My better half, however, prefers them whole and steamed.
The thing is, Zak will pretty much eat whatever I make without complaint. If I make halved and roasted Brussels sprouts, then it’s halved and roasted Brussels Spouts he’ll eat.
But whenever I’m slicing these little heads in half and throwing them into the roasting pan, I feel a little pang of guilt knowing he’d prefer them steamed and left intact.
One obvious solution to this is to prepare them both ways, alternating steamed and roasted. That sounds great in theory, but I like them better roasted, and I’m the one that’s cooking, and I’m the one that’s not eating them when they’re steamed.
I’m the one that’s sort of looking like a Brussels sprout brat right now.
The last few times I’ve made these guys, I’ve ended up getting out a sauce pan and the steamer basket and making them both ways at the same time. Sounds like a nice solution, and it’s really not a huge deal to wash one more pan when I’ve dirtied a whole mountain of dishes already.
But what if there was another way? What if we could reach a compromise?
How about roasted and whole? This is not an earth shattering idea, it’s just a matter of knowing how to do it.
So today I went hunting this middle ground . A better way. A Brussle sprout armistice. An olive branch, if you will. An olive branch that looked a heck of a lot like a stalk of Brussels sprouts.
2 lbs (more or less as needed) of fresh Brussels sprouts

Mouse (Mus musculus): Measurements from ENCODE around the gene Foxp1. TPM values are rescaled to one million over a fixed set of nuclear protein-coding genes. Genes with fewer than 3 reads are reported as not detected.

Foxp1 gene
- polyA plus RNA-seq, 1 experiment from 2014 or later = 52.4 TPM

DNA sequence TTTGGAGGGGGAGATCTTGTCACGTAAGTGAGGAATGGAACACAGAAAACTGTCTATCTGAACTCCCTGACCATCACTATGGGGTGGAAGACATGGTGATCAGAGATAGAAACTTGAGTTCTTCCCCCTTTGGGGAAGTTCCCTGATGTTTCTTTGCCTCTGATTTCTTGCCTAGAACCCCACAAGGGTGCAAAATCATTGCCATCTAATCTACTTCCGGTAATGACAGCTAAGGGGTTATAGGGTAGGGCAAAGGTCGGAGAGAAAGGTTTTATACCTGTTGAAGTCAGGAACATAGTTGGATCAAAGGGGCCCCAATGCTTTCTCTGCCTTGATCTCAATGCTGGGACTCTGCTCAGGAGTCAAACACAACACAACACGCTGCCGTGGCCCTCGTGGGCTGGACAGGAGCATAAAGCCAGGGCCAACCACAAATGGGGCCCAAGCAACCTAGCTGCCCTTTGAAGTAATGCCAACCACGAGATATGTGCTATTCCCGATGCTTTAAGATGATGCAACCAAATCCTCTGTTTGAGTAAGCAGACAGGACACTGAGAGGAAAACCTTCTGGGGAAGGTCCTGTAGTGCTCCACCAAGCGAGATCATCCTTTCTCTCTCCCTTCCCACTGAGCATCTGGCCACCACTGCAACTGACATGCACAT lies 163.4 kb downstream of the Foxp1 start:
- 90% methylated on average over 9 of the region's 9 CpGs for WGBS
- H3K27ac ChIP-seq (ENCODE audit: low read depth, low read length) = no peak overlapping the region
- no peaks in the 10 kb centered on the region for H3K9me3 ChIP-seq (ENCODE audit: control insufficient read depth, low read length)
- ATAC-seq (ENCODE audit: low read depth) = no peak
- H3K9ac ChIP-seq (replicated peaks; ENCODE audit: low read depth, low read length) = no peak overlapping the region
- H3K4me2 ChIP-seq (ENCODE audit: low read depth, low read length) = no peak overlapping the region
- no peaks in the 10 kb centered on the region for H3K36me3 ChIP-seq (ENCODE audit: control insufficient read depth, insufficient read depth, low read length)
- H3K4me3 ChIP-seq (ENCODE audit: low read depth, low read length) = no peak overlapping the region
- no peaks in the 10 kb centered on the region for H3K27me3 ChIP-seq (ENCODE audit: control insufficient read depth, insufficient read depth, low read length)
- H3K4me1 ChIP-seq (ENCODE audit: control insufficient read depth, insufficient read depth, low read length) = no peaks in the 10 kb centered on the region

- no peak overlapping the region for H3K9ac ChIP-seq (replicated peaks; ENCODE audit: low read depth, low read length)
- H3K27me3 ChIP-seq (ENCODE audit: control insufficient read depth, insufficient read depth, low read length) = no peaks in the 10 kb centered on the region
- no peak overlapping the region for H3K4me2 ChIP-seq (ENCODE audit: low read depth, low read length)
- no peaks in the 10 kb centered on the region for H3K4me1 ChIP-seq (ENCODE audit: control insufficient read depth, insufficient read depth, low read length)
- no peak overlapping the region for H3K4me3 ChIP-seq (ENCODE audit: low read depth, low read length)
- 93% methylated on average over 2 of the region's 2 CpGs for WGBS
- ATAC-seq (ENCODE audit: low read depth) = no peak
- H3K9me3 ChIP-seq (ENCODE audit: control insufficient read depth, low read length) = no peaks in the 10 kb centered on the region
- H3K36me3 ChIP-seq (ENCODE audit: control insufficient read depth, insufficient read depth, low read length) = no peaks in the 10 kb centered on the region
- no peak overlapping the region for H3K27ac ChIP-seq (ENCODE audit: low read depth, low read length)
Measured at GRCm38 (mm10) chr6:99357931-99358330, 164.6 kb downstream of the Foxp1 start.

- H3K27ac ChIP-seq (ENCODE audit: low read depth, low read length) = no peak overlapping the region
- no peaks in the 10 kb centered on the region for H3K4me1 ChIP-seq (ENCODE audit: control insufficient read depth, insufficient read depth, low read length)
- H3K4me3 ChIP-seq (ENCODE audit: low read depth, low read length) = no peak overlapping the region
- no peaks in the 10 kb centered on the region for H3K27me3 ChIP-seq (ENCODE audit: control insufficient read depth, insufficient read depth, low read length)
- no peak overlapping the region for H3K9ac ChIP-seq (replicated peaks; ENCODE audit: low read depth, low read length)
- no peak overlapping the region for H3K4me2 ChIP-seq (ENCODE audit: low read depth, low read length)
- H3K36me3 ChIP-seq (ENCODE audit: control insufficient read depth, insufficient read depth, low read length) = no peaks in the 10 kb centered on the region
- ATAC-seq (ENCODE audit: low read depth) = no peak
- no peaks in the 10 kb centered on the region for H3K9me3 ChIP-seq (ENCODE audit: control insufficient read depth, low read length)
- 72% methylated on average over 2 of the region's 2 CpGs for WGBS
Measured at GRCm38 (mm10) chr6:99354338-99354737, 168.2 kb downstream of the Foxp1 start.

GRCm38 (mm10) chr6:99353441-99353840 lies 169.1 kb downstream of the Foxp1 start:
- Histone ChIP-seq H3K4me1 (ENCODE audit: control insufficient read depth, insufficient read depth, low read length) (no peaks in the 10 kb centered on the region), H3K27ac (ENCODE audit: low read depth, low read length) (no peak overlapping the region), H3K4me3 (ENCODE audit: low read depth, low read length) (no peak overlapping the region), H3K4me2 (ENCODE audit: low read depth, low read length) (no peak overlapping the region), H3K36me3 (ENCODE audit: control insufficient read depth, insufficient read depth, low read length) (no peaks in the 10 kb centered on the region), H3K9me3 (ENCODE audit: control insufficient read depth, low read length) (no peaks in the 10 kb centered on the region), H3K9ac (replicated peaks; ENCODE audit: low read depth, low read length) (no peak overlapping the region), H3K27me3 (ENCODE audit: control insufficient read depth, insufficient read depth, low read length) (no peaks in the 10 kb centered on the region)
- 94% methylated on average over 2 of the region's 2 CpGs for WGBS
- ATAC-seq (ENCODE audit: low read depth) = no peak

2 – 3 Tbsp extra virgin olive oil
salt to taste
garlic powder, optional
Slice off any fugly part of the stem that remains, like so.
Repeat 40 more times. (Give or take.)
I jammed every last one of these suckers into my roasting pan and was reminded of playing Don’t Break the Ice with Maxine this morning.
Turns out there were 66 in that 2 lb bag of Brussels sprouts.
Preheat the oven to 400 (vs. 375 when you’ve cut them in half) – once they’re all prepped, throw them (lovingly) into your roasting pan with some olive oil. I love to roast vegetables in , but for this version of Brussels Sprouts Tomfoolery it’s important to use a high quality, extra virgin olive because they’ll be roasting at 400 degrees F. We want to stay below the smoke point of the oil. Sprinkle with salt and a little garlic powder if you like.
Bake for about 30 to 35 minutes, turning gently at the 15 to 20 minute mark.
Serve up and dig in!
I think this is number 34.
Roasted! Whole! Compromise?
(He said he still likes them better steamed, I thought these were pure melt-in-your-mouth cruciferawesomeness.)
A perfect side dish for lunch, dinner or even a little snack. Just try not to eat them all while your husband and baby are taking an afternoon nap together (or are otherwise away from the kitchen). Eating them all and leaving none for anybody else will only bring back that inner turmoil that we just got rid of.